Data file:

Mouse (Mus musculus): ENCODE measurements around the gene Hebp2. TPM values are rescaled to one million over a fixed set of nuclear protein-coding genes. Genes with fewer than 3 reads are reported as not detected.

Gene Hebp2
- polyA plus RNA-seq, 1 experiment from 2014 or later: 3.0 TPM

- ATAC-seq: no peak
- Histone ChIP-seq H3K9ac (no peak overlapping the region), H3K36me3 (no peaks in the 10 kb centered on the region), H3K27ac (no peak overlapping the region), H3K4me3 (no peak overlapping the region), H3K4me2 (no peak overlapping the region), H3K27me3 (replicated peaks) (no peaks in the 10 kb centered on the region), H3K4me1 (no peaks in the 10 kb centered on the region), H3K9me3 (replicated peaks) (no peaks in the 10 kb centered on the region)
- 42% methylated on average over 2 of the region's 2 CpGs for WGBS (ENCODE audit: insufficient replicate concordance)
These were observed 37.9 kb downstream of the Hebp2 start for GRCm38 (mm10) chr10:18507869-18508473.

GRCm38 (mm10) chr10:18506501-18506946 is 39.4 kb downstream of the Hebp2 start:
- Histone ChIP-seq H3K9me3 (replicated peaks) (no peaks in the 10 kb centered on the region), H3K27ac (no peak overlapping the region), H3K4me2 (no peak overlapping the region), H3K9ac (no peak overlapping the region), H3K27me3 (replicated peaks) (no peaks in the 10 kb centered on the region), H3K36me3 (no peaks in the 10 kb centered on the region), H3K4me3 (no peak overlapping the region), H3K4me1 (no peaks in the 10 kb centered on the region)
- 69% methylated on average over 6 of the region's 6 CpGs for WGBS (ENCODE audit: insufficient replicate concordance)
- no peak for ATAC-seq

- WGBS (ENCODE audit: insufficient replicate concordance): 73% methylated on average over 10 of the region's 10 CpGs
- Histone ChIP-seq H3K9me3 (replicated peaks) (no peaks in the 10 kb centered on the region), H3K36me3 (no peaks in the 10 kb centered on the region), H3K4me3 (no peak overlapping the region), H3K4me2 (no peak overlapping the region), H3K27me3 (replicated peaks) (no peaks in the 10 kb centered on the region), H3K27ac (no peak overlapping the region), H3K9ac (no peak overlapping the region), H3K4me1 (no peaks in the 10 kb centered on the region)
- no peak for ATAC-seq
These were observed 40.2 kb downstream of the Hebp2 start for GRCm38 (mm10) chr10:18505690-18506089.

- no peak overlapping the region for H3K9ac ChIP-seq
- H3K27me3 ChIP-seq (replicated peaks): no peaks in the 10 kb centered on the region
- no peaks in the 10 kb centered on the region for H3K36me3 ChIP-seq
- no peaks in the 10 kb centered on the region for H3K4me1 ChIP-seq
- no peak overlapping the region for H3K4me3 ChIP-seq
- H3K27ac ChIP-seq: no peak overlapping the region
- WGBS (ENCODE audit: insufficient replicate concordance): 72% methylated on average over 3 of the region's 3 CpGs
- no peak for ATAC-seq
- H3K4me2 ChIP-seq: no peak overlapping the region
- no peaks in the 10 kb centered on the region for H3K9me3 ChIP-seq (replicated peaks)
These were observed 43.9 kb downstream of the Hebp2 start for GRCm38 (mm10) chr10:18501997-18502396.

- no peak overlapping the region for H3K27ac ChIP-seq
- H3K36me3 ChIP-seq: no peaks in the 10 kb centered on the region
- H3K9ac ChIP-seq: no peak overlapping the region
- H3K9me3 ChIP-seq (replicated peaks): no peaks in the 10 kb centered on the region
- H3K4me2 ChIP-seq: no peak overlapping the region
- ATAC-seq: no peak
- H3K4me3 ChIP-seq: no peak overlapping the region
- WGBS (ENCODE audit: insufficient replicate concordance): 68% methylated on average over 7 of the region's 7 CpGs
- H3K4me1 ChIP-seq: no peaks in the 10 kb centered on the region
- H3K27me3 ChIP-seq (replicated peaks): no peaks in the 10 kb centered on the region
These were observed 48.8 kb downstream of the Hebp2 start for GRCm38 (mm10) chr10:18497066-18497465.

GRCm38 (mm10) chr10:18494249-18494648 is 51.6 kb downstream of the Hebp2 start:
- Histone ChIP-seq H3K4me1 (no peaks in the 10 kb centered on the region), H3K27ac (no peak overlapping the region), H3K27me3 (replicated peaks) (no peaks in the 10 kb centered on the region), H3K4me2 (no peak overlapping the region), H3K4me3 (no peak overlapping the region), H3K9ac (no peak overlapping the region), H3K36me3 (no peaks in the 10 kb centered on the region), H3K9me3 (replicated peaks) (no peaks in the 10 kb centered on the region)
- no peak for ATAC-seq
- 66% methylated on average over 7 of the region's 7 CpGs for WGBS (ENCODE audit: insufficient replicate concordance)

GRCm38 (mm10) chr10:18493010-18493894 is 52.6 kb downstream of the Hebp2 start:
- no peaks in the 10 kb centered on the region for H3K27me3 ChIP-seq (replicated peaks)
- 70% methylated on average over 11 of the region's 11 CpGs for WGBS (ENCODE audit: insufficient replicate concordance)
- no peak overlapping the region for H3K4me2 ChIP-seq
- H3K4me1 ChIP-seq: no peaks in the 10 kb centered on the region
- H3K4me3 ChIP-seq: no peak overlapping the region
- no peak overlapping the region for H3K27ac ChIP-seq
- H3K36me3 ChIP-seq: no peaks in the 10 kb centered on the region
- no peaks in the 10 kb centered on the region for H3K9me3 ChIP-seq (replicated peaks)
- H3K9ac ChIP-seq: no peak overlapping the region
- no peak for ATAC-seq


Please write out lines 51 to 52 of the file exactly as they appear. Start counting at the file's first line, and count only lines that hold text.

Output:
- H3K9ac ChIP-seq: no peak overlapping the region
- no peak for ATAC-seq